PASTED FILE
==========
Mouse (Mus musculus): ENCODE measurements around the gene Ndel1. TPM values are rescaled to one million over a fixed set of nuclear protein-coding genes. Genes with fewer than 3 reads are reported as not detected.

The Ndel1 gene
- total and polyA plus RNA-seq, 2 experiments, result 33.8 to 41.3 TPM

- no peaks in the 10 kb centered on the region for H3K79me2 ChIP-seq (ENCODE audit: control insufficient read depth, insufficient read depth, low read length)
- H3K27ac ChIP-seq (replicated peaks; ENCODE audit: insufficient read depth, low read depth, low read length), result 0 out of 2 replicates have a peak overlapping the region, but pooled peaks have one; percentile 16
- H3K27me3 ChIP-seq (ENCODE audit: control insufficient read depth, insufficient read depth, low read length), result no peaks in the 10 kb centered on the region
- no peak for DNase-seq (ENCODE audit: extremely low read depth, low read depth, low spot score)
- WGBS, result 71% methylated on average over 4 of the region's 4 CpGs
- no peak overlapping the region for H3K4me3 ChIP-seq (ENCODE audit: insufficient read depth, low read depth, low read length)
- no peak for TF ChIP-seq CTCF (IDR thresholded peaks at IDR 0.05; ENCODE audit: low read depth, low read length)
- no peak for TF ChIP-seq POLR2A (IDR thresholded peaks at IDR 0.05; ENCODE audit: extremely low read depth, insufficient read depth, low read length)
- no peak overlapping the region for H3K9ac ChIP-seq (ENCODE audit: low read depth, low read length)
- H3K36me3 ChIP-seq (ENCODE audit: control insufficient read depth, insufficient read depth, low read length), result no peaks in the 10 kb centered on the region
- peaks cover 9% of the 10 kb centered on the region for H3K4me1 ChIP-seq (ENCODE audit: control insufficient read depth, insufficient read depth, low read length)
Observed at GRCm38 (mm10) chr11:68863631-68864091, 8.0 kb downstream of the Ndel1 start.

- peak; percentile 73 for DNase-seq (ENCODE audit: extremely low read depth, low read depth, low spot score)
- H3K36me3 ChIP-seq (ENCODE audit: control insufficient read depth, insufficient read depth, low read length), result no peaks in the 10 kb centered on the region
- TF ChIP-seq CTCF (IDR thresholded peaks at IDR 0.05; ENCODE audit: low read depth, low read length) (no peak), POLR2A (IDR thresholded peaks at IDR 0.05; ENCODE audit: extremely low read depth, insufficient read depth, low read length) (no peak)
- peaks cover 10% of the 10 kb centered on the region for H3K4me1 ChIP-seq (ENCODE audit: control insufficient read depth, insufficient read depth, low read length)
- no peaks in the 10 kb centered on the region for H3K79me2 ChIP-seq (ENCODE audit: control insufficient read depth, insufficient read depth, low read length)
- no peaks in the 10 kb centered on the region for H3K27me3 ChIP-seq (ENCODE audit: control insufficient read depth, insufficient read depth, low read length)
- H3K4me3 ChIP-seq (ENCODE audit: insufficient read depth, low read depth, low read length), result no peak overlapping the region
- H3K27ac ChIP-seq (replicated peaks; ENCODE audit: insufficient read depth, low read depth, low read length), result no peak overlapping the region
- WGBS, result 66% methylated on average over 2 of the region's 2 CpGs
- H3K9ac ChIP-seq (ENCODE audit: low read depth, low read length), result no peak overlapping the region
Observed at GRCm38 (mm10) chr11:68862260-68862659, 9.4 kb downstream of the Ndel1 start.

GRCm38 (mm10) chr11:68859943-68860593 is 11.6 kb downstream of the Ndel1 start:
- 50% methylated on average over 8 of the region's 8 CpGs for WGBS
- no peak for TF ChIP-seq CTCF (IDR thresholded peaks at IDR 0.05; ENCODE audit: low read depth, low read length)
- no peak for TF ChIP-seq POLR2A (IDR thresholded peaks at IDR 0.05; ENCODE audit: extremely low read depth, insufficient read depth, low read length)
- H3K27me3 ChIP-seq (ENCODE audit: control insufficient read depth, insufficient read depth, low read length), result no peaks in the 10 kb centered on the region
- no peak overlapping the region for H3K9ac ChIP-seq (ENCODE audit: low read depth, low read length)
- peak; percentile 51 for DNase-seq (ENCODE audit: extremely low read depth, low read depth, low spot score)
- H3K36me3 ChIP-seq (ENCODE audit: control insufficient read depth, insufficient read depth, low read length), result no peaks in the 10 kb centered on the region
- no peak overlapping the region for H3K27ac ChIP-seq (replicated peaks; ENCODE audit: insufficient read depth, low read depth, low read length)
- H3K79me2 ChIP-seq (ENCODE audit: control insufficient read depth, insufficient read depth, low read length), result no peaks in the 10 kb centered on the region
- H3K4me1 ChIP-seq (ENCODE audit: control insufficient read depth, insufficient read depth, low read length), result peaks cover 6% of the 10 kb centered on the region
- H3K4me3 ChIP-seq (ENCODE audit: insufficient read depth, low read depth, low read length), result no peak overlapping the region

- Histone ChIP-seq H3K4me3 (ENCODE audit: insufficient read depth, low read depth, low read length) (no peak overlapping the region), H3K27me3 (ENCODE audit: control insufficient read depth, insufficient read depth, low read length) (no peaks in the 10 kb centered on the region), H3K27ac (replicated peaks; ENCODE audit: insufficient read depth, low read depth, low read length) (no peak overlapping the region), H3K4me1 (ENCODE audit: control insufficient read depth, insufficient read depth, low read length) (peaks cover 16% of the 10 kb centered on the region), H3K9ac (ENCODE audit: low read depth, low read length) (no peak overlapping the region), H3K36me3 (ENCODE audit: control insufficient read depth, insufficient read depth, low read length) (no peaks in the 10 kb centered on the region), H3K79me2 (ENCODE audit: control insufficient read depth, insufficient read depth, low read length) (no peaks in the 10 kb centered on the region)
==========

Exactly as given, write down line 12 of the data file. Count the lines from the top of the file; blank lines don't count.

- no peak overlapping the region for H3K9ac ChIP-seq (ENCODE audit: low read depth, low read length)